BS: Well, Melo didn't hit reset per se. He moved on. And that's really the bottom line. At this point, can we even imagine what it means for Iverson to evolve, in terms of game, image, or meaning? Or is he at once an important piece of history and such, doomed in the present.

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At 2/14/2009 6:54 PM, Blogger Kaifa said...

There's a video up on nba.com where AI has just arrived at the locker room and causes a stir with the new haircut. Mo Williams says it's "crossing up MJ" style.

Also, a little dissapointed by the HORSE competition. The guys are too shy, they'd need to talk more trash and also be a little more creative. Rasheed should have gotten in.

They made a few great shots but also missed some pretty easy ones. A strange feeling to see them so mortal.

At 2/14/2009 7:02 PM, Blogger Bethlehem Shoals said...

If you were expecting non-stop trash talking, those weren't exactly the right guys. But they did a little, it was funny to hear, and I liked the whole informal, we're mortal, but some shit will be transcendent, vibe to it. Mostly I like that it was three stars just fucking around, occasionally getting serious, and showing why this contest's a good showcase for scorers. Though Durant could've dunked in any of his lay-ups, which—as Kevin Pelton just suggested to me—makes you wonder why he's not in every event this weekend.

I don't see how the Dunk Contest will match that. Nate Robinson is weak. Rudy's bullshit. Maybe Dwight brings something extra-theatrical, but personally, I'd like to see him actually try and the kind of thing that scares you coming from a big man, like Amare's high school contest. J.R.'s going to get robbed.

At 2/14/2009 7:18 PM, Blogger Kaifa said...

Here's Iverson saying a few words about the new haircut:


The thing about the HORSE competition was, they didn't really capitalize on their athleticism - these were mostly shots that a regular ballplayer has a solid chance on making. They did impress with the really long range shots though, another aspect where they have all of us beat in distance and accuracy.

But what I see sceptically in the dunk contest - the whole prop thing and trying totally outrageous moves that you are bound to miss - is exactly what makes HORSE fun. Use two balls, use the ball rack, bounce it without looking, throw it off the shot clock, try a soccer header, throw a baby hook from 3 etc. And if you then incorporate the athleticism - jump from one side of the key, finish reverse on the other side of the rim or something like that, then you have me watching.

Maybe the set-up was also not ideal. They probably should have had a litte more than a half court to go at it. I expected something like the T-Mac/Arenas duel in the Katrina game, not a bunch of Bruce Bowen corner threes. But I'm a HORSE enthusiast, so maybe my expectations were too high.

At 2/14/2009 7:45 PM, Anonymous Anonymous said...

Me: AI is hip-hop. This is some clean cut Barak Obama America type shit.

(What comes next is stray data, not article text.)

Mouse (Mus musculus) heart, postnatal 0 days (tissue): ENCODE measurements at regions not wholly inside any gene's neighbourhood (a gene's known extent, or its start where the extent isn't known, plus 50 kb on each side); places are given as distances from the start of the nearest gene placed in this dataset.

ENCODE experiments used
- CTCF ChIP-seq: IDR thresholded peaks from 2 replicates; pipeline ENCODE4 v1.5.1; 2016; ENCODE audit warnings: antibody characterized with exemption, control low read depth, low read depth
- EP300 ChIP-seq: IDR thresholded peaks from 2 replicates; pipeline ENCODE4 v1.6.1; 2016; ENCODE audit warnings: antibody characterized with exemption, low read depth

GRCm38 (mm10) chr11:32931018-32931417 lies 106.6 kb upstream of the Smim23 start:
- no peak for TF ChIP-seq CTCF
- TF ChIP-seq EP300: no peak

Wife: Don't put AI in a box.

Me: The Pistons need help, maybe this helps.

Wife: It is only basketball.

Me: The NBA is awesome yet kind of boring this year. This seems extreme by current standards.

At 2/14/2009 10:00 PM, Blogger wdm305 said...

I love AI.

At 2/14/2009 10:46 PM, Blogger Jon L said...

So who's the new boogeyman for "NBA hairstyles?" Rip Hamilton?

On HORSE, I'm pretty sure those guys woke up no more than two hours beforehand. Also, that trophy looked like someone went to the toy store yesterday and slapped a GEICO sticker on it. You could see the twist-ties in the back.

At 2/14/2009 11:28 PM, Blogger Carlos Destrroyo said...

Rudy's backboard dunk was difficult, JR Smith got some shitty passes, Dwight's reach-back was nice, Nat-Rob's kryptonite was fun... but is it possible that the best dunk tonight was Derrick Rose's?

At 2/15/2009 12:07 AM, Blogger goathair said...

Iverson cutting his braids off is like Jordan showing up wearing that green jacket and Mom jeans. It totally betrays my sense of style associated with them and bums me out. People have been getting rid of their braids for years (Sheed, Rip, Lue, etc.), it was bound to happen sooner or later, but I never thought it actually would.

And it was Victor Page that had the mini-fro at Georgetown. Iverson had a fade back then. He got the little fro back when the Sixers still wore red and blue.

At 2/15/2009 1:04 AM, Blogger Robert said...

JR Definitely got robbed. But not really. Dwight just got inflated. At least the best dunk won.

The first 3 sections of the post were fascinating. Did you ever see 'My Blue Heaven'? When Steve Martin is all like "Sometimes, you gotta change from the Outside - In." For some reason the statement in a Brooklyn accent has more street cred - common sense delivered in a believable way.

It was like that. Good stuff.

At 2/15/2009 1:10 AM, Blogger Robert said...

This comment has been removed by the author.

At 2/15/2009 2:17 AM, Blogger StreakShooter McFloorburn said...